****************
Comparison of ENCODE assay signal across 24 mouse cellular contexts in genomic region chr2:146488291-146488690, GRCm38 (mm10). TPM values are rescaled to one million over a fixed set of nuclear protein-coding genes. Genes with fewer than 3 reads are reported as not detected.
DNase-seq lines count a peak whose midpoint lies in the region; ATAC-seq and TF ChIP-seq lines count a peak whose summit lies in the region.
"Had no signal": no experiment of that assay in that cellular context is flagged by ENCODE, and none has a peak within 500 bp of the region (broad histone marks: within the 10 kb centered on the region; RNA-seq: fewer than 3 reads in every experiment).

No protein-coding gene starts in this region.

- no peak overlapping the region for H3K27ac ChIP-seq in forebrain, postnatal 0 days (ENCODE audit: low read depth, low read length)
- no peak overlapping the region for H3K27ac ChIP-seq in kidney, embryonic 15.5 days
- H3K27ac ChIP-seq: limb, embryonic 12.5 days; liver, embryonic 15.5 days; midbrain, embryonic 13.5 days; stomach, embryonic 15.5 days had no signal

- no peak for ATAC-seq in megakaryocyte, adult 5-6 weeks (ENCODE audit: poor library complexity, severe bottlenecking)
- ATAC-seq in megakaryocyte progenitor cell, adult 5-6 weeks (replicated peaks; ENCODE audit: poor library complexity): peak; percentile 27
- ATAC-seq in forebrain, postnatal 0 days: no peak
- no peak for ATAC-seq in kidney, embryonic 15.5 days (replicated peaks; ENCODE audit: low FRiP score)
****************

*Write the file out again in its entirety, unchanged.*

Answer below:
Comparison of ENCODE assay signal across 24 mouse cellular contexts in genomic region chr2:146488291-146488690, GRCm38 (mm10). TPM values are rescaled to one million over a fixed set of nuclear protein-coding genes. Genes with fewer than 3 reads are reported as not detected.
DNase-seq lines count a peak whose midpoint lies in the region; ATAC-seq and TF ChIP-seq lines count a peak whose summit lies in the region.
"Had no signal": no experiment of that assay in that cellular context is flagged by ENCODE, and none has a peak within 500 bp of the region (broad histone marks: within the 10 kb centered on the region; RNA-seq: fewer than 3 reads in every experiment).

No protein-coding gene starts in this region.

- no peak overlapping the region for H3K27ac ChIP-seq in forebrain, postnatal 0 days (ENCODE audit: low read depth, low read length)
- no peak overlapping the region for H3K27ac ChIP-seq in kidney, embryonic 15.5 days
- H3K27ac ChIP-seq: limb, embryonic 12.5 days; liver, embryonic 15.5 days; midbrain, embryonic 13.5 days; stomach, embryonic 15.5 days had no signal

- no peak for ATAC-seq in megakaryocyte, adult 5-6 weeks (ENCODE audit: poor library complexity, severe bottlenecking)
- ATAC-seq in megakaryocyte progenitor cell, adult 5-6 weeks (replicated peaks; ENCODE audit: poor library complexity): peak; percentile 27
- ATAC-seq in forebrain, postnatal 0 days: no peak
- no peak for ATAC-seq in kidney, embryonic 15.5 days (replicated peaks; ENCODE audit: low FRiP score)